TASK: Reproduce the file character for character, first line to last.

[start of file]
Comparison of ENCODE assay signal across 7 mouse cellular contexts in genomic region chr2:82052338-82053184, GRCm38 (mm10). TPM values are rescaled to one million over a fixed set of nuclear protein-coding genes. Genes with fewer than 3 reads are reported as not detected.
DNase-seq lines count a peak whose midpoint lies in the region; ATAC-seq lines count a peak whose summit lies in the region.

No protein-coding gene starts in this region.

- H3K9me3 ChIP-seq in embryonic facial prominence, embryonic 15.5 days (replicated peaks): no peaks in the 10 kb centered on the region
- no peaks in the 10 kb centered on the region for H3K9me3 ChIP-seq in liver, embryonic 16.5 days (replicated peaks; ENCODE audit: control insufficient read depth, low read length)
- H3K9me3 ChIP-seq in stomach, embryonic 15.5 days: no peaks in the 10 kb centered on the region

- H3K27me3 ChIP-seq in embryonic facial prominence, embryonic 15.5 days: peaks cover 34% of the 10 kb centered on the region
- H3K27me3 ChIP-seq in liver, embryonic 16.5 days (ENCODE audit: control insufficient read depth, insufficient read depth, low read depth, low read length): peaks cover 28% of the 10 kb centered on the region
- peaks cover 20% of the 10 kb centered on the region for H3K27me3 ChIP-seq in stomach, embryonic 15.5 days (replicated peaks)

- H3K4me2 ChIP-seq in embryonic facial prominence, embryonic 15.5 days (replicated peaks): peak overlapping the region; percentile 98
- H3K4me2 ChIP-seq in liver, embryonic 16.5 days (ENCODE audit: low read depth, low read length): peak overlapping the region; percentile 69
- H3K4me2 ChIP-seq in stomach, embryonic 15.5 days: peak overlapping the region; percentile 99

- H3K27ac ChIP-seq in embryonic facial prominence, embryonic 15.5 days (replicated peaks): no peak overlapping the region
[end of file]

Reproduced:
Comparison of ENCODE assay signal across 7 mouse cellular contexts in genomic region chr2:82052338-82053184, GRCm38 (mm10). TPM values are rescaled to one million over a fixed set of nuclear protein-coding genes. Genes with fewer than 3 reads are reported as not detected.
DNase-seq lines count a peak whose midpoint lies in the region; ATAC-seq lines count a peak whose summit lies in the region.

No protein-coding gene starts in this region.

- H3K9me3 ChIP-seq in embryonic facial prominence, embryonic 15.5 days (replicated peaks): no peaks in the 10 kb centered on the region
- no peaks in the 10 kb centered on the region for H3K9me3 ChIP-seq in liver, embryonic 16.5 days (replicated peaks; ENCODE audit: control insufficient read depth, low read length)
- H3K9me3 ChIP-seq in stomach, embryonic 15.5 days: no peaks in the 10 kb centered on the region

- H3K27me3 ChIP-seq in embryonic facial prominence, embryonic 15.5 days: peaks cover 34% of the 10 kb centered on the region
- H3K27me3 ChIP-seq in liver, embryonic 16.5 days (ENCODE audit: control insufficient read depth, insufficient read depth, low read depth, low read length): peaks cover 28% of the 10 kb centered on the region
- peaks cover 20% of the 10 kb centered on the region for H3K27me3 ChIP-seq in stomach, embryonic 15.5 days (replicated peaks)

- H3K4me2 ChIP-seq in embryonic facial prominence, embryonic 15.5 days (replicated peaks): peak overlapping the region; percentile 98
- H3K4me2 ChIP-seq in liver, embryonic 16.5 days (ENCODE audit: low read depth, low read length): peak overlapping the region; percentile 69
- H3K4me2 ChIP-seq in stomach, embryonic 15.5 days: peak overlapping the region; percentile 99

- H3K27ac ChIP-seq in embryonic facial prominence, embryonic 15.5 days (replicated peaks): no peak overlapping the region